Among the institutions tested, the military enjoys the greatest public support. About nine-in-ten (92%) say they have confidence in the armed forces to do the right thing for India, including 75% who have a lot of confidence.
About three-quarters have a lot or some confidence in the lower house of the Indian parliament, the Lok Sabha (75%), and the courts (74%). But only 38% have a lot of confidence in the Lok Sabha, and just 45% have strong faith in the courts.
Roughly seven-in-ten Indians have confidence in their state governments (69%) and the national government (68%). Again this faith is somewhat muted. Just 41% have a lot of confidence in state governments, and only 38% say they have strong trust in the national government. Only in the eastern states do more than half voice a lot of confidence in state governments (53%) and a plurality has a lot of confidence in the national government (49%). Notably, only about half (49%) of those who say they would like to see Congress lead the next government express a lot of confidence in the national government.
The Indian public also looks favorably on signature programs by the national government to boost employment and to deal with food costs.
The National Rural Employment Guarantee Act ensures at least 100 days of annual wage employment to every rural household whose adult members volunteer to do unskilled manual labor, such as tree planting and work on irrigation projects. Fully 86% of the public say this jobs effort has been a good thing for India.
There is similarly strong support for the more recent National Food Security Act, which is intended to provide subsidized food grains to approximately two-thirds of the Indian population. The program meets a professed need. Roughly two-in-ten Indians (22%) say that there have been times during the past year when they did not have enough money to buy the food their family needed. In the face of that challenge, eight-in-ten Indians express the view that the new food distribution program has been a good thing for India.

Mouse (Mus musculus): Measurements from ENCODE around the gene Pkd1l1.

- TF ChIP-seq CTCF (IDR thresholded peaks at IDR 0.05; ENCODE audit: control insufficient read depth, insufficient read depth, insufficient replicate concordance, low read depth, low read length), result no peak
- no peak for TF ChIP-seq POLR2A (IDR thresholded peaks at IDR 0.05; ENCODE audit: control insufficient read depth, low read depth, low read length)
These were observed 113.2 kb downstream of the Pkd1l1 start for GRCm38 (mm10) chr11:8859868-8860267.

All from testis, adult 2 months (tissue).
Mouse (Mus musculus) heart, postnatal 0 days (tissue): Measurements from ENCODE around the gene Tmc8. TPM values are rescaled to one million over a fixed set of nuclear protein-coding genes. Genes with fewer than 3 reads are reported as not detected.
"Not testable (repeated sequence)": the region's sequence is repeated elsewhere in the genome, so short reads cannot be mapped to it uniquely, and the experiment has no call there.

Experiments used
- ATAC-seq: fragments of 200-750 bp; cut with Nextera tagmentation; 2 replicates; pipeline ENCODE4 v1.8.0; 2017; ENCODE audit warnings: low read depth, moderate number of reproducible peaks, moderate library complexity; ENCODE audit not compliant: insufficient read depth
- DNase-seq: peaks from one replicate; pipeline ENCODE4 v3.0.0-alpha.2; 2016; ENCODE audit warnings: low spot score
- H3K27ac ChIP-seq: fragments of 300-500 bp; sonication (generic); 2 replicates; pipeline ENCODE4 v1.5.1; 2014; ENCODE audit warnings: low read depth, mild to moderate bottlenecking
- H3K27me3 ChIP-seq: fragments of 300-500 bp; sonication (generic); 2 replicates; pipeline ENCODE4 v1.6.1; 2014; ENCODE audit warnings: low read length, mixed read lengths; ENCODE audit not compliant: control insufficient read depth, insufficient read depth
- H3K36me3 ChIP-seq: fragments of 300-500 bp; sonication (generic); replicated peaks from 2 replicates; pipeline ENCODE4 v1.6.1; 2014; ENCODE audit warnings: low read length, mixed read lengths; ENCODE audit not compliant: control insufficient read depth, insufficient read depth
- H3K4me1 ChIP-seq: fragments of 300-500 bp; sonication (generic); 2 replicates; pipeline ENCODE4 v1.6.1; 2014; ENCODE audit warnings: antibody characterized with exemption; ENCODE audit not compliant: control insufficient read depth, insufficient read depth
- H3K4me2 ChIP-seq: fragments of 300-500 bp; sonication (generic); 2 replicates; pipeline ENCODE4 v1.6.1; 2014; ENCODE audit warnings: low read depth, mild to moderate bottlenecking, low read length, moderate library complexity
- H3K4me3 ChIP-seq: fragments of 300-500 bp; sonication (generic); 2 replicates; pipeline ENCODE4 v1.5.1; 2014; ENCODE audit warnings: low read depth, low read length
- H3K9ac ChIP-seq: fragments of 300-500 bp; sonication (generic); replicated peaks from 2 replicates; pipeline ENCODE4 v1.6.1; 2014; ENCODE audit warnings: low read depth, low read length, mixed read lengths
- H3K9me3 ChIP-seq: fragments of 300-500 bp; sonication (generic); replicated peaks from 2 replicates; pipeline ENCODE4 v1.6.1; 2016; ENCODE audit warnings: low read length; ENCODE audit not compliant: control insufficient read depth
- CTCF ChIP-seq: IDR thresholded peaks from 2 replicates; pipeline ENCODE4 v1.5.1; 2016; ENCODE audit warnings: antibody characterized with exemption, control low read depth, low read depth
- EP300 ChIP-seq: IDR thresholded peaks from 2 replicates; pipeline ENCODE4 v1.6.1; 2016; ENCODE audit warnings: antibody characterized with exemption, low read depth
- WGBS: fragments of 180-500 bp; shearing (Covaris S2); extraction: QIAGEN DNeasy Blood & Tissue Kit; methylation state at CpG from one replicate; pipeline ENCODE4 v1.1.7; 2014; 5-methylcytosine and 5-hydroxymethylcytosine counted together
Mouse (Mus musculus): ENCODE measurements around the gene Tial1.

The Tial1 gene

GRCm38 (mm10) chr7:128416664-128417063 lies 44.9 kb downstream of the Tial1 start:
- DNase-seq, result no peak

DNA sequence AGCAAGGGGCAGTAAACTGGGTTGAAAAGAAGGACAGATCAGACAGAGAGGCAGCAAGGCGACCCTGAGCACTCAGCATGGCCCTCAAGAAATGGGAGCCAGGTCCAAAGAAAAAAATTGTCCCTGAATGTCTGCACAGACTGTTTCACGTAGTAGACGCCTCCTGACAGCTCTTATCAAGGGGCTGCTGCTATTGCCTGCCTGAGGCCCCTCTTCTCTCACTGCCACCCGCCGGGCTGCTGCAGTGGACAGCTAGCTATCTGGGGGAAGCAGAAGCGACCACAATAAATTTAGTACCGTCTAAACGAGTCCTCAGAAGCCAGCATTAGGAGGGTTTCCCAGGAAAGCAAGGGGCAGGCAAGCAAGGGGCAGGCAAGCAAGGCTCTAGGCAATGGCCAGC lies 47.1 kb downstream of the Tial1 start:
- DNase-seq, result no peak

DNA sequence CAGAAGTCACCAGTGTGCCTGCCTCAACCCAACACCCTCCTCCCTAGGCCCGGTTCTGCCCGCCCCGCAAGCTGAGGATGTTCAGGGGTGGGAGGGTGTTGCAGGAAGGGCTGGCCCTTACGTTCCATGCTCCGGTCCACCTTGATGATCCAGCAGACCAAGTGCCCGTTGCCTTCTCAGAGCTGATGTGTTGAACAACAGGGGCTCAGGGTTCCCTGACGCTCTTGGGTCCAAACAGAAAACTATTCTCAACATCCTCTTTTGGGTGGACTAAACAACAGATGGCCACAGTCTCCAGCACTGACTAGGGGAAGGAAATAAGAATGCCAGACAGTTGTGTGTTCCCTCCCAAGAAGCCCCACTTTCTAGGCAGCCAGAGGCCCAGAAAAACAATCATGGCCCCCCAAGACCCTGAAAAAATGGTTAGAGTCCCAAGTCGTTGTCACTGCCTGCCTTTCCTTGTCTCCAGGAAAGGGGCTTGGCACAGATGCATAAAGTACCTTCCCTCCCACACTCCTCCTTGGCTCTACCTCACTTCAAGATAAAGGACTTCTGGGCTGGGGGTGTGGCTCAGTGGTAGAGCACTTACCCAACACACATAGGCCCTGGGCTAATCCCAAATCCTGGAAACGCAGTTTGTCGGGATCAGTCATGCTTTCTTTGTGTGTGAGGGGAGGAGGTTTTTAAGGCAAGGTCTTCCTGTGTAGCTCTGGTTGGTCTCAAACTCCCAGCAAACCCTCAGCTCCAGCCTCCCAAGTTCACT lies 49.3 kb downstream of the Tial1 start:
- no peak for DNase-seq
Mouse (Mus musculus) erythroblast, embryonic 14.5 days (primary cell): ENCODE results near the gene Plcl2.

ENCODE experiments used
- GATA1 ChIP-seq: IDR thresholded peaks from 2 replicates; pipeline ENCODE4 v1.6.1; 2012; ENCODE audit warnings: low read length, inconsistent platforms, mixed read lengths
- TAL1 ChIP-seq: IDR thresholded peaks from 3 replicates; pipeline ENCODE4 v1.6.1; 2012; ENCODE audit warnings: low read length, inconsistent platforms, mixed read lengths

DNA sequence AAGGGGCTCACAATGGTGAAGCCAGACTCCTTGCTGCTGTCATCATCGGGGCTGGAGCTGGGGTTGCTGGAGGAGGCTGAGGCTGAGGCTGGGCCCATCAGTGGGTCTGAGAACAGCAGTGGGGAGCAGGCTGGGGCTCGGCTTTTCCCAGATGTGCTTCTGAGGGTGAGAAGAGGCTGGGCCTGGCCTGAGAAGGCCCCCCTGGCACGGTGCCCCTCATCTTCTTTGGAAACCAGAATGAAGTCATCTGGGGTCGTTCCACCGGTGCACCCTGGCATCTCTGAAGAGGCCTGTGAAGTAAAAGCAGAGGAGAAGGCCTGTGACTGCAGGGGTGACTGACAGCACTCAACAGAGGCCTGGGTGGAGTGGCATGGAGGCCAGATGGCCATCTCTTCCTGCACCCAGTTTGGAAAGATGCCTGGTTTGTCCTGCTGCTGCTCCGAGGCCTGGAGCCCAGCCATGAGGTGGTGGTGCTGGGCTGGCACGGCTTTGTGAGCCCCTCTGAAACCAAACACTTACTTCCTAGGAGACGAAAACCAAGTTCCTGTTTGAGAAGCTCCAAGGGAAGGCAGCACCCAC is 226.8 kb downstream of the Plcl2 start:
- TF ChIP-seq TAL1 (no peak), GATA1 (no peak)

BJP Favored to Deal with Challenges
Looking ahead to the upcoming Lok Sabha election, in light of the problems Indians see facing their society, there is a widespread sense that the BJP would do a better job dealing with these challenges.
A majority says the BJP (58%) is more likely to be successful than Congress (20%) in creating employment opportunities in the future. A similar proportion of the Indian public (56%) says the BJP would do a better job than Congress (20%) in reducing terrorism. There is equal faith (56%) in the BJP’s capacity to combat corruption. Only 17% voice the sentiment that Congress can successfully deal with corruption. A majority of the public (55%) says the BJP would be better at reining in inflation. Just 17% expect Congress to be successful. And the Indian public says the BJP (47%) is better suited than the Congress party (19%) to end political and parliamentary gridlock. Notably, more than half of the public express the view that the BJP (54%) would do a better job than Congress (21%) in helping the poor.
Given their perception that the BJP would do a better job handling many of India’s problems, it is not surprising that more than six-in-ten Indians (63%) prefer the BJP to lead the next national government. Only about two-in-ten (19%) pick Congress. Other parties have the support of 12% of the public.
And the BJP’s prime ministerial candidate, Gujarat Chief Minister Narendra Modi, is more popular than putative Congress party candidate Rahul Gandhi, grandson and son of former Indian prime ministers. Nearly eight-in-ten Indians (78%) have a favorable view of Modi, compared with 16% who hold an unfavorable view. Gandhi is seen favorably by 50% of those surveyed and viewed unfavorably by 43%.